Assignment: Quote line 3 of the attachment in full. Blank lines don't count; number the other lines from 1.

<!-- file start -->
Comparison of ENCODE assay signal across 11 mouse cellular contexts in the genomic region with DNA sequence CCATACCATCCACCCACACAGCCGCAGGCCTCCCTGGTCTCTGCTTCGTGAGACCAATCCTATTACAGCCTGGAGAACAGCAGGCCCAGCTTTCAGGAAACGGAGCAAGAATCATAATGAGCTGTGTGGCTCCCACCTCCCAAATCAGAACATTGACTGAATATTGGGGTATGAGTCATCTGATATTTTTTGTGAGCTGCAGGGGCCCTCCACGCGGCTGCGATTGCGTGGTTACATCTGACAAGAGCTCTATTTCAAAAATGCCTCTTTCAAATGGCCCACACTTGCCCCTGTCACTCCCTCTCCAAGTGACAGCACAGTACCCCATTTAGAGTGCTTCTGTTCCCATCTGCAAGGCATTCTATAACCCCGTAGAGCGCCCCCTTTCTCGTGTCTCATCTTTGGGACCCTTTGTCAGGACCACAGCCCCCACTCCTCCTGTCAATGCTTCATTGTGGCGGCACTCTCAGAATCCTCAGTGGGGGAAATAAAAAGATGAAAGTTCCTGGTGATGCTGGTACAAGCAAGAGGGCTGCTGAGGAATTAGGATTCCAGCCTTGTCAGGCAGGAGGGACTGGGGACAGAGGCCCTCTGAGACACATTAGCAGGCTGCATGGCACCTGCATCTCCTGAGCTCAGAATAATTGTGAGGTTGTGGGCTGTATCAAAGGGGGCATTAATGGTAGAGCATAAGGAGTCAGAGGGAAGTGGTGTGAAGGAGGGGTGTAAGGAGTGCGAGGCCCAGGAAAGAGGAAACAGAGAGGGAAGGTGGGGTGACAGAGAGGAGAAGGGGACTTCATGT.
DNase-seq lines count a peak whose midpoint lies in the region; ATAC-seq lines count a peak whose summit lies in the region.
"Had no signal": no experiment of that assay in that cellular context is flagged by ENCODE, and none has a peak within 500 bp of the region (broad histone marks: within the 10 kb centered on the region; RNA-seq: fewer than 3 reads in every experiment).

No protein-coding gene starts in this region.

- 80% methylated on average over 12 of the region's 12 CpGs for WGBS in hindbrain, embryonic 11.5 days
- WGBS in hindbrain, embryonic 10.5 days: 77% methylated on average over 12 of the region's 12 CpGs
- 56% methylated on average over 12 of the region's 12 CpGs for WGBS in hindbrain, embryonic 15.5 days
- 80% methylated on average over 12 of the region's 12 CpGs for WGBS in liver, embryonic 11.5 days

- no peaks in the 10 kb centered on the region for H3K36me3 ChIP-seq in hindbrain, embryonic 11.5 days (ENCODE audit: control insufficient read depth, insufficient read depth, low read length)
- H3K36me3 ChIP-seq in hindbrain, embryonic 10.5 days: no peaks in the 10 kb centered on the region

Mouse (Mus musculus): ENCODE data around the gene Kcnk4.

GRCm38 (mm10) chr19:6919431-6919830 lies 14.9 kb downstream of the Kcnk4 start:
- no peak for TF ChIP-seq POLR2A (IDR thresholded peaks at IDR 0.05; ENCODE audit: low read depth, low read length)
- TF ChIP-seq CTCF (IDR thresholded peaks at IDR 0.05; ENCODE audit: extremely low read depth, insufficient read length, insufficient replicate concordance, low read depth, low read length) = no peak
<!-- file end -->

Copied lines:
"Had no signal": no experiment of that assay in that cellular context is flagged by ENCODE, and none has a peak within 500 bp of the region (broad histone marks: within the 10 kb centered on the region; RNA-seq: fewer than 3 reads in every experiment).